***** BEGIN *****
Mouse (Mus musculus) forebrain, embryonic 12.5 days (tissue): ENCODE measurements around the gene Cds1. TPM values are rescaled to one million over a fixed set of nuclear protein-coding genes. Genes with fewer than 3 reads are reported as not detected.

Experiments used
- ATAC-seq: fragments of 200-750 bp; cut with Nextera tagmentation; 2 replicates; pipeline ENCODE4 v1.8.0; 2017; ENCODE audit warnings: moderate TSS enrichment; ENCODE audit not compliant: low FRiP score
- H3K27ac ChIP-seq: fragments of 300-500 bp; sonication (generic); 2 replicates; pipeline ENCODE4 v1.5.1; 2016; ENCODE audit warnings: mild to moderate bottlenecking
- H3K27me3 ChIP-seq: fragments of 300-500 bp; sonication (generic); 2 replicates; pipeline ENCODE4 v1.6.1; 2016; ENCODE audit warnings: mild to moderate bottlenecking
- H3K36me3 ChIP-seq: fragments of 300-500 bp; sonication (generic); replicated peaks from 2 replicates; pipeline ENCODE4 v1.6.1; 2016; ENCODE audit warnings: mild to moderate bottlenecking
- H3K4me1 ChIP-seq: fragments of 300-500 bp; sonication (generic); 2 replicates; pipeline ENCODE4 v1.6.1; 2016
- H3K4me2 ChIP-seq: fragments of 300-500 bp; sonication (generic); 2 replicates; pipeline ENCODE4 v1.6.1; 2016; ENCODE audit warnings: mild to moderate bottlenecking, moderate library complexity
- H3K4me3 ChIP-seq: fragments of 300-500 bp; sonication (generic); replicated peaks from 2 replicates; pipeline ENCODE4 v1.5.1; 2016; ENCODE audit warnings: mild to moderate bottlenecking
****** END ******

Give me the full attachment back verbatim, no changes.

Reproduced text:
Mouse (Mus musculus) forebrain, embryonic 12.5 days (tissue): ENCODE measurements around the gene Cds1. TPM values are rescaled to one million over a fixed set of nuclear protein-coding genes. Genes with fewer than 3 reads are reported as not detected.

Experiments used
- ATAC-seq: fragments of 200-750 bp; cut with Nextera tagmentation; 2 replicates; pipeline ENCODE4 v1.8.0; 2017; ENCODE audit warnings: moderate TSS enrichment; ENCODE audit not compliant: low FRiP score
- H3K27ac ChIP-seq: fragments of 300-500 bp; sonication (generic); 2 replicates; pipeline ENCODE4 v1.5.1; 2016; ENCODE audit warnings: mild to moderate bottlenecking
- H3K27me3 ChIP-seq: fragments of 300-500 bp; sonication (generic); 2 replicates; pipeline ENCODE4 v1.6.1; 2016; ENCODE audit warnings: mild to moderate bottlenecking
- H3K36me3 ChIP-seq: fragments of 300-500 bp; sonication (generic); replicated peaks from 2 replicates; pipeline ENCODE4 v1.6.1; 2016; ENCODE audit warnings: mild to moderate bottlenecking
- H3K4me1 ChIP-seq: fragments of 300-500 bp; sonication (generic); 2 replicates; pipeline ENCODE4 v1.6.1; 2016
- H3K4me2 ChIP-seq: fragments of 300-500 bp; sonication (generic); 2 replicates; pipeline ENCODE4 v1.6.1; 2016; ENCODE audit warnings: mild to moderate bottlenecking, moderate library complexity
- H3K4me3 ChIP-seq: fragments of 300-500 bp; sonication (generic); replicated peaks from 2 replicates; pipeline ENCODE4 v1.5.1; 2016; ENCODE audit warnings: mild to moderate bottlenecking